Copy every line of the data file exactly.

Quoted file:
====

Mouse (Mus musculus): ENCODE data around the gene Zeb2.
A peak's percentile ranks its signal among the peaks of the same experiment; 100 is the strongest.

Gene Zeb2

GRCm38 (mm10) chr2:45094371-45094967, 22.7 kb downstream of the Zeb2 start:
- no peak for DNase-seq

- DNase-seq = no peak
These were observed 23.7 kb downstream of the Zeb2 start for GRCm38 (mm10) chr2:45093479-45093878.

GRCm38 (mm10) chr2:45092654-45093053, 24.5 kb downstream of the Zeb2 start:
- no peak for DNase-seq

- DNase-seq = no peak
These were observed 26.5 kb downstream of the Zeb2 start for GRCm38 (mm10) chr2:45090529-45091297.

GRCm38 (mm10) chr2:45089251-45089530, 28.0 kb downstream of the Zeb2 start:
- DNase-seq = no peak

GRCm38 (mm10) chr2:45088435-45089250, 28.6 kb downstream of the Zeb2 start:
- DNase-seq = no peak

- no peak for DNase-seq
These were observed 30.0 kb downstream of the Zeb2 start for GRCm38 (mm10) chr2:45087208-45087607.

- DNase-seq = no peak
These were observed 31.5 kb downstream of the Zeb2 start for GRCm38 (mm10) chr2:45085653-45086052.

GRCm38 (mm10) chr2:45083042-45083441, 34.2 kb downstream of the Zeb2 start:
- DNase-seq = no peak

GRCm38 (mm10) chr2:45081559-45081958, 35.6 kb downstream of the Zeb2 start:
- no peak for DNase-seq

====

Mouse (Mus musculus): ENCODE data around the gene Zeb2.
A peak's percentile ranks its signal among the peaks of the same experiment; 100 is the strongest.

Gene Zeb2

GRCm38 (mm10) chr2:45094371-45094967, 22.7 kb downstream of the Zeb2 start:
- no peak for DNase-seq

- DNase-seq = no peak
These were observed 23.7 kb downstream of the Zeb2 start for GRCm38 (mm10) chr2:45093479-45093878.

GRCm38 (mm10) chr2:45092654-45093053, 24.5 kb downstream of the Zeb2 start:
- no peak for DNase-seq

- DNase-seq = no peak
These were observed 26.5 kb downstream of the Zeb2 start for GRCm38 (mm10) chr2:45090529-45091297.

GRCm38 (mm10) chr2:45089251-45089530, 28.0 kb downstream of the Zeb2 start:
- DNase-seq = no peak

GRCm38 (mm10) chr2:45088435-45089250, 28.6 kb downstream of the Zeb2 start:
- DNase-seq = no peak

- no peak for DNase-seq
These were observed 30.0 kb downstream of the Zeb2 start for GRCm38 (mm10) chr2:45087208-45087607.

- DNase-seq = no peak
These were observed 31.5 kb downstream of the Zeb2 start for GRCm38 (mm10) chr2:45085653-45086052.

GRCm38 (mm10) chr2:45083042-45083441, 34.2 kb downstream of the Zeb2 start:
- DNase-seq = no peak

GRCm38 (mm10) chr2:45081559-45081958, 35.6 kb downstream of the Zeb2 start:
- no peak for DNase-seq